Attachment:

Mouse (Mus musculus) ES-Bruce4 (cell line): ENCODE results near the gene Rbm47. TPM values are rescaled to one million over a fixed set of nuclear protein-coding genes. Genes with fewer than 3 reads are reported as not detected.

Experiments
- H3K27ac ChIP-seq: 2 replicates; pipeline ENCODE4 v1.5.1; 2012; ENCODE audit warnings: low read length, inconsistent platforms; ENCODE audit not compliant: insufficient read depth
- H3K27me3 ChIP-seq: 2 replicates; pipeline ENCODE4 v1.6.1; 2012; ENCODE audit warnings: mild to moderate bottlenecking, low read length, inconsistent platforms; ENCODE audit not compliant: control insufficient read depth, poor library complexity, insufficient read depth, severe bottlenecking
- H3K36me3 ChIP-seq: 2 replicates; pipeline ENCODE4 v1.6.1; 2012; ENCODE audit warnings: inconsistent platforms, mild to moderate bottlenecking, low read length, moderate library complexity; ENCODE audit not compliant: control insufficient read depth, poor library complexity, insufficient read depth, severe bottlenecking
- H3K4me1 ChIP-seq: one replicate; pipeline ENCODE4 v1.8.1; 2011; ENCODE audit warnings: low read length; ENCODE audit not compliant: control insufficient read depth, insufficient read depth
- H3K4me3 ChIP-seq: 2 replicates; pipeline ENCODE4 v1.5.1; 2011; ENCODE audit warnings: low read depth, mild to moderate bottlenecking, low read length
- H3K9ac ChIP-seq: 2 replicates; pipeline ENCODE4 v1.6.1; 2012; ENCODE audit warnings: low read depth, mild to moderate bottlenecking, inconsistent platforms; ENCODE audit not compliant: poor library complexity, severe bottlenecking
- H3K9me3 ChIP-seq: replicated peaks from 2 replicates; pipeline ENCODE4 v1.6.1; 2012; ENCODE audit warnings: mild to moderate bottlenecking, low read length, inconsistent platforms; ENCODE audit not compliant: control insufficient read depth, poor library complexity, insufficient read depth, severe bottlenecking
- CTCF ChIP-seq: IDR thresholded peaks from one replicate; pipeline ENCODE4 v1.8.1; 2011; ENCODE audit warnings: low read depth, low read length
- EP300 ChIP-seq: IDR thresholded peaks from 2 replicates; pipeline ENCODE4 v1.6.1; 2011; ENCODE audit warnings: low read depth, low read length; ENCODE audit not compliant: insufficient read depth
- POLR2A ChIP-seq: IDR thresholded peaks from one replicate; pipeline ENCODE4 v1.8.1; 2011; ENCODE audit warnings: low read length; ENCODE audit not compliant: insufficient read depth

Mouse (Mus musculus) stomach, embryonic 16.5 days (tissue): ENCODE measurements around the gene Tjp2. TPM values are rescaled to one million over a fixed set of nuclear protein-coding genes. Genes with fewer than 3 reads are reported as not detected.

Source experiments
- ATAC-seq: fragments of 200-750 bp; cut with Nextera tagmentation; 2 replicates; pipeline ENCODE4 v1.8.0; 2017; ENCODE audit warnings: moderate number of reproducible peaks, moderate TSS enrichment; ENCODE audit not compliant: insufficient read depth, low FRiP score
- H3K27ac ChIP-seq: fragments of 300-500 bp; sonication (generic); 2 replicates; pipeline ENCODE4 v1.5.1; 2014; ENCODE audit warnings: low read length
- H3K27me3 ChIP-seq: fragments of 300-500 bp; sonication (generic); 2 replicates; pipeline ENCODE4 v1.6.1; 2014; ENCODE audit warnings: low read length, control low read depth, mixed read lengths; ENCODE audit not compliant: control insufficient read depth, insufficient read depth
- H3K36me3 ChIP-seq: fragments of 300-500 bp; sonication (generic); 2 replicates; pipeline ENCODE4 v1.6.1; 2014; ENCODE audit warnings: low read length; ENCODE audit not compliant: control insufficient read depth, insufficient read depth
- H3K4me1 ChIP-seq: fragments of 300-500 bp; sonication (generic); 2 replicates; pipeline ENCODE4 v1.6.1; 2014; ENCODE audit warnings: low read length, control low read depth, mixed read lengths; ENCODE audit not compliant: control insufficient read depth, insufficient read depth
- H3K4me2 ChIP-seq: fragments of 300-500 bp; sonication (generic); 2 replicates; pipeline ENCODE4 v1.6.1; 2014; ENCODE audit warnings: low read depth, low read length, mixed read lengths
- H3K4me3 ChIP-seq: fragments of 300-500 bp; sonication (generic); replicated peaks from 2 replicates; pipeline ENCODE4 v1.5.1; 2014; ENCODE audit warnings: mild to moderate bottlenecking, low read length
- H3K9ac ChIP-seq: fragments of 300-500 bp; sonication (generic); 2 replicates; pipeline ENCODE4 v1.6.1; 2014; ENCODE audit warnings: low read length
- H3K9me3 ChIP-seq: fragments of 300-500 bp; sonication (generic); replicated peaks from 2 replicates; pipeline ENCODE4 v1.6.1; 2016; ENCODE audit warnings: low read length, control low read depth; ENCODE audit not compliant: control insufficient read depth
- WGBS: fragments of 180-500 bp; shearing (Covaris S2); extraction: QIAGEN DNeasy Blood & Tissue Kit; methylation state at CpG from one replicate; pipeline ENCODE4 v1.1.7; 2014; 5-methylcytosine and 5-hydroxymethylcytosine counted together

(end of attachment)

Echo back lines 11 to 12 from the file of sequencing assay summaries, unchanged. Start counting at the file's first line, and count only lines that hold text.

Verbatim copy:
- EP300 ChIP-seq: IDR thresholded peaks from 2 replicates; pipeline ENCODE4 v1.6.1; 2011; ENCODE audit warnings: low read depth, low read length; ENCODE audit not compliant: insufficient read depth
- POLR2A ChIP-seq: IDR thresholded peaks from one replicate; pipeline ENCODE4 v1.8.1; 2011; ENCODE audit warnings: low read length; ENCODE audit not compliant: insufficient read depth